10. Don't Put Excessive Restrictions on Electronics, but Don't Allow Electronics where They Don't Have to Be
Limiting your child's digital time won't necessarily have your child running to books. They may instead opt to go outside and ride their bike, draw, hang out with friends, or take a nap. However, there are times and places where, without digital devices, they will have few options but to read. For example, car rides. If you're going on a trip in the car, don't provide a DVD player for your kids to watch and advise them to save their phone batteries for when they actual get there. Without digital devices, reading becomes pretty much the next best thing you can do in a car. Bed time is another great time to limited screen time. Tell them you'll be taking their devices at a set time every evening to help your kids sleep (there are lots of studies to back you up here) and that if they want to stay up later than that, then they're welcome to grab a book.
11. Let Kids See You Reading
The best way to teach is by example. So, if we want our kids to read, we should show them that we love to read too. For some, this may mean giving up your quiet reading spot away from all the noise for a slightly louder reading spot in the family room. Or that you read a little more in the daytime rather than at night when everyone is in bed. This may mean opening yourself up for some distractions while you read, but you should be happy to welcome these distractions, especially if it's a curious child asking what you're reading. Kids mimic what they see, and you may just notice your kids picking up books more often as they start to see you read more.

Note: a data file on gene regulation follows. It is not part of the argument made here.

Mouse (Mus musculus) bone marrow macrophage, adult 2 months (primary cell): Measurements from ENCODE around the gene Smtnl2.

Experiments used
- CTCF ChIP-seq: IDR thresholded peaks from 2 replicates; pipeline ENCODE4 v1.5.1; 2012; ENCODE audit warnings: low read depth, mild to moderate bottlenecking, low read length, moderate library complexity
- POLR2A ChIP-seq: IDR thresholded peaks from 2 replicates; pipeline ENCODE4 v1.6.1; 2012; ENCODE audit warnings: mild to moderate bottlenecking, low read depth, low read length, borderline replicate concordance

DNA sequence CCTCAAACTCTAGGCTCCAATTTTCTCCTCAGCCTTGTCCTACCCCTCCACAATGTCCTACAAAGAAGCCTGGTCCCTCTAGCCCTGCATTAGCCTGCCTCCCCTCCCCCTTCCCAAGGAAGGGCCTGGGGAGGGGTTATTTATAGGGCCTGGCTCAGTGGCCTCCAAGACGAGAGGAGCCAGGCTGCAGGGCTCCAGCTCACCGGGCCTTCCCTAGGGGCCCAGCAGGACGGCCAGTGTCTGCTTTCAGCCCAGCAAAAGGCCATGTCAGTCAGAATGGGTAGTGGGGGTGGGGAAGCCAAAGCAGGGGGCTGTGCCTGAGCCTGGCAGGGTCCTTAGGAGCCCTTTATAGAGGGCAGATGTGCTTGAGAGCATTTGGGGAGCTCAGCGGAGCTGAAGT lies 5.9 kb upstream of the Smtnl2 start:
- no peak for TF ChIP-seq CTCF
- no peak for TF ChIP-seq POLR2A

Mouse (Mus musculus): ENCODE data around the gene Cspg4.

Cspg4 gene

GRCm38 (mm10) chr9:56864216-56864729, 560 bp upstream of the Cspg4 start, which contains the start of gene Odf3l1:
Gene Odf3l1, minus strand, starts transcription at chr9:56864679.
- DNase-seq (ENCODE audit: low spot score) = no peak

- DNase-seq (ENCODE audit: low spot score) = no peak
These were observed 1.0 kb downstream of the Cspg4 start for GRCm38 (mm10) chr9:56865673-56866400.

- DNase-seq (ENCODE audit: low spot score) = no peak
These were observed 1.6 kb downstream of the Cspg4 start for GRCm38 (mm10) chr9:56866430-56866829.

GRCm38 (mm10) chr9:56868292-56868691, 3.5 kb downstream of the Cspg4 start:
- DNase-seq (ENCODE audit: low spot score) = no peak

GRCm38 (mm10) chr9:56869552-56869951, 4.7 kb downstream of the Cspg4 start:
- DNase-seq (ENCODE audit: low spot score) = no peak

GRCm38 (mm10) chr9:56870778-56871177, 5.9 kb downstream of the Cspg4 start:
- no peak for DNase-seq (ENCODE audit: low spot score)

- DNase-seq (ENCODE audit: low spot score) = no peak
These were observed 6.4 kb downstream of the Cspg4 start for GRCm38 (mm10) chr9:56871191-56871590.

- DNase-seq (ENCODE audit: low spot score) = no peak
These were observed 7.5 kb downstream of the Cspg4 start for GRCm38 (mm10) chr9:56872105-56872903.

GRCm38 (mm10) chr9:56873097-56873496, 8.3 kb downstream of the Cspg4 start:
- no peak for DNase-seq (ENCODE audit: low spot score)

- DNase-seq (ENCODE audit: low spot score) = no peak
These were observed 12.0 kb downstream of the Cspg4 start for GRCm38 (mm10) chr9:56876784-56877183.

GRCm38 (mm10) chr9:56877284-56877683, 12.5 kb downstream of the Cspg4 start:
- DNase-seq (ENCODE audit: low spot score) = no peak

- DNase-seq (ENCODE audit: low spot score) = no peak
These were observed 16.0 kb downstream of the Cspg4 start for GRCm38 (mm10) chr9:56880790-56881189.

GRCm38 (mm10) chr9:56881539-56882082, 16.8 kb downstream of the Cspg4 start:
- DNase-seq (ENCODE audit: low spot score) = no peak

12. Teach Your Child that Reading for Pleasure Isn't like Reading for School
If your child has only been reading for class, they may think that reading means structure, boring old classics, critical thinking, and reporting back once they're done. Teach your kids that pleasure reading is nothing like this. Teach them that pleasure reading can mean graphic novels and popular fiction. That pleasure readers can skip around the book, skim boring parts, and even peek at the ending. Teach kids that they don't have to finish books that don't interest them—they can drop them and move on to another story. This seems like common sense, but you might be surprised by how your child perceives reading.